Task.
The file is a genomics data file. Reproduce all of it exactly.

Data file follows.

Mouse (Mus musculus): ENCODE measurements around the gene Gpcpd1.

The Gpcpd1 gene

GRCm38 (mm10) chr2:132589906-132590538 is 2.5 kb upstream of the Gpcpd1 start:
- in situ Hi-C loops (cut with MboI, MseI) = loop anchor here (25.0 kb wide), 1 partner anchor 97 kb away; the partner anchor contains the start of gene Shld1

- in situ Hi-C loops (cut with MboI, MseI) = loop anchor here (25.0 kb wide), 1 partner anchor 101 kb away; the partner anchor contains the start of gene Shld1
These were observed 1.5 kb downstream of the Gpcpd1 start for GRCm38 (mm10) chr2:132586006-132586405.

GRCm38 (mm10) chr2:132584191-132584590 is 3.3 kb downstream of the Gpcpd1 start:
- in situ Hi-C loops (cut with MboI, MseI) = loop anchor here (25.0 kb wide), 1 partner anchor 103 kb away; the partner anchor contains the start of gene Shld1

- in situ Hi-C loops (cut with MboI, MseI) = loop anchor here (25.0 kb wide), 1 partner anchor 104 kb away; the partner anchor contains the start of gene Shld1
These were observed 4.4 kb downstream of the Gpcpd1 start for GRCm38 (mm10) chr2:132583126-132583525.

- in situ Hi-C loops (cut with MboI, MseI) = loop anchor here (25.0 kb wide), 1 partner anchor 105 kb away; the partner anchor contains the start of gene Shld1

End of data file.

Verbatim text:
Mouse (Mus musculus): ENCODE measurements around the gene Gpcpd1.

The Gpcpd1 gene

GRCm38 (mm10) chr2:132589906-132590538 is 2.5 kb upstream of the Gpcpd1 start:
- in situ Hi-C loops (cut with MboI, MseI) = loop anchor here (25.0 kb wide), 1 partner anchor 97 kb away; the partner anchor contains the start of gene Shld1

- in situ Hi-C loops (cut with MboI, MseI) = loop anchor here (25.0 kb wide), 1 partner anchor 101 kb away; the partner anchor contains the start of gene Shld1
These were observed 1.5 kb downstream of the Gpcpd1 start for GRCm38 (mm10) chr2:132586006-132586405.

GRCm38 (mm10) chr2:132584191-132584590 is 3.3 kb downstream of the Gpcpd1 start:
- in situ Hi-C loops (cut with MboI, MseI) = loop anchor here (25.0 kb wide), 1 partner anchor 103 kb away; the partner anchor contains the start of gene Shld1

- in situ Hi-C loops (cut with MboI, MseI) = loop anchor here (25.0 kb wide), 1 partner anchor 104 kb away; the partner anchor contains the start of gene Shld1
These were observed 4.4 kb downstream of the Gpcpd1 start for GRCm38 (mm10) chr2:132583126-132583525.

- in situ Hi-C loops (cut with MboI, MseI) = loop anchor here (25.0 kb wide), 1 partner anchor 105 kb away; the partner anchor contains the start of gene Shld1